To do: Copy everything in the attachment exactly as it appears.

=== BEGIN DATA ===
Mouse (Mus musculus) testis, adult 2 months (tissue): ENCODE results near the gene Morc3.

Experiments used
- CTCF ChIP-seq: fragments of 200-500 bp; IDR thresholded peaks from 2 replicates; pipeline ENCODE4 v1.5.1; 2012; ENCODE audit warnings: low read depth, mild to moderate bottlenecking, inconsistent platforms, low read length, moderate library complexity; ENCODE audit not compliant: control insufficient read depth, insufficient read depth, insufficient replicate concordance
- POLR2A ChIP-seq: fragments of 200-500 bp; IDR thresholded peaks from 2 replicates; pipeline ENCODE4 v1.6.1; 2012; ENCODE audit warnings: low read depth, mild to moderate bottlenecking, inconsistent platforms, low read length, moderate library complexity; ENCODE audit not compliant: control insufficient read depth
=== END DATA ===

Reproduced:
Mouse (Mus musculus) testis, adult 2 months (tissue): ENCODE results near the gene Morc3.

Experiments used
- CTCF ChIP-seq: fragments of 200-500 bp; IDR thresholded peaks from 2 replicates; pipeline ENCODE4 v1.5.1; 2012; ENCODE audit warnings: low read depth, mild to moderate bottlenecking, inconsistent platforms, low read length, moderate library complexity; ENCODE audit not compliant: control insufficient read depth, insufficient read depth, insufficient replicate concordance
- POLR2A ChIP-seq: fragments of 200-500 bp; IDR thresholded peaks from 2 replicates; pipeline ENCODE4 v1.6.1; 2012; ENCODE audit warnings: low read depth, mild to moderate bottlenecking, inconsistent platforms, low read length, moderate library complexity; ENCODE audit not compliant: control insufficient read depth